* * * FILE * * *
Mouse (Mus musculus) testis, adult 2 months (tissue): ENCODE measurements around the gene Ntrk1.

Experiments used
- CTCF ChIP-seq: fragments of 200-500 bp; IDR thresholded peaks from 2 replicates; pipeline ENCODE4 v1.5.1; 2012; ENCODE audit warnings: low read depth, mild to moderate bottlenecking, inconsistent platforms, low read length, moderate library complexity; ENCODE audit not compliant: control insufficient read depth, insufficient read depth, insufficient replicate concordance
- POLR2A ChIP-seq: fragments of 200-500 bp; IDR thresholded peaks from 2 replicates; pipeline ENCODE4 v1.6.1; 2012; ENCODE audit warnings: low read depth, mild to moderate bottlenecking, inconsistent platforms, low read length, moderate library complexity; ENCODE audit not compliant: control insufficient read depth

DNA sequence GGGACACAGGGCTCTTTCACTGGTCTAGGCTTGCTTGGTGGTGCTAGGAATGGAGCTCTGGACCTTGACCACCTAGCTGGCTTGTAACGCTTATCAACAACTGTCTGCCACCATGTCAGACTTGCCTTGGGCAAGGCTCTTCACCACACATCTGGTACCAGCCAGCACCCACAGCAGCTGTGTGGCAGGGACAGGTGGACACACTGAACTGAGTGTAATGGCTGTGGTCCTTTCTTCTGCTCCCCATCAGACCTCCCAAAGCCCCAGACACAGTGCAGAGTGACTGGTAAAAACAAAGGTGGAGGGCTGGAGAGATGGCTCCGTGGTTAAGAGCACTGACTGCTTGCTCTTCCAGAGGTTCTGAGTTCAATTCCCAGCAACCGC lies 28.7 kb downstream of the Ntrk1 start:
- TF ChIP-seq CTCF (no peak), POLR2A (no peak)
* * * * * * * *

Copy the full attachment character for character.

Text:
Mouse (Mus musculus) testis, adult 2 months (tissue): ENCODE measurements around the gene Ntrk1.

Experiments used
- CTCF ChIP-seq: fragments of 200-500 bp; IDR thresholded peaks from 2 replicates; pipeline ENCODE4 v1.5.1; 2012; ENCODE audit warnings: low read depth, mild to moderate bottlenecking, inconsistent platforms, low read length, moderate library complexity; ENCODE audit not compliant: control insufficient read depth, insufficient read depth, insufficient replicate concordance
- POLR2A ChIP-seq: fragments of 200-500 bp; IDR thresholded peaks from 2 replicates; pipeline ENCODE4 v1.6.1; 2012; ENCODE audit warnings: low read depth, mild to moderate bottlenecking, inconsistent platforms, low read length, moderate library complexity; ENCODE audit not compliant: control insufficient read depth

DNA sequence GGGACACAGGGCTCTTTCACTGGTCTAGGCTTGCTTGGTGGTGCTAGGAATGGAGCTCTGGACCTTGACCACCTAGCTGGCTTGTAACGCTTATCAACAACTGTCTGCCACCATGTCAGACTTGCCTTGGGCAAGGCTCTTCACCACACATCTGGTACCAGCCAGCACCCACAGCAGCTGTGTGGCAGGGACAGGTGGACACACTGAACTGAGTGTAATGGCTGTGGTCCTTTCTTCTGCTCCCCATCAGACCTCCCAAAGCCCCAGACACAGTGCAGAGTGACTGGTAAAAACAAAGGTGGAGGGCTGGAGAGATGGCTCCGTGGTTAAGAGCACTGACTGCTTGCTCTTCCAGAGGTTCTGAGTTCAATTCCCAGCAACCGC lies 28.7 kb downstream of the Ntrk1 start:
- TF ChIP-seq CTCF (no peak), POLR2A (no peak)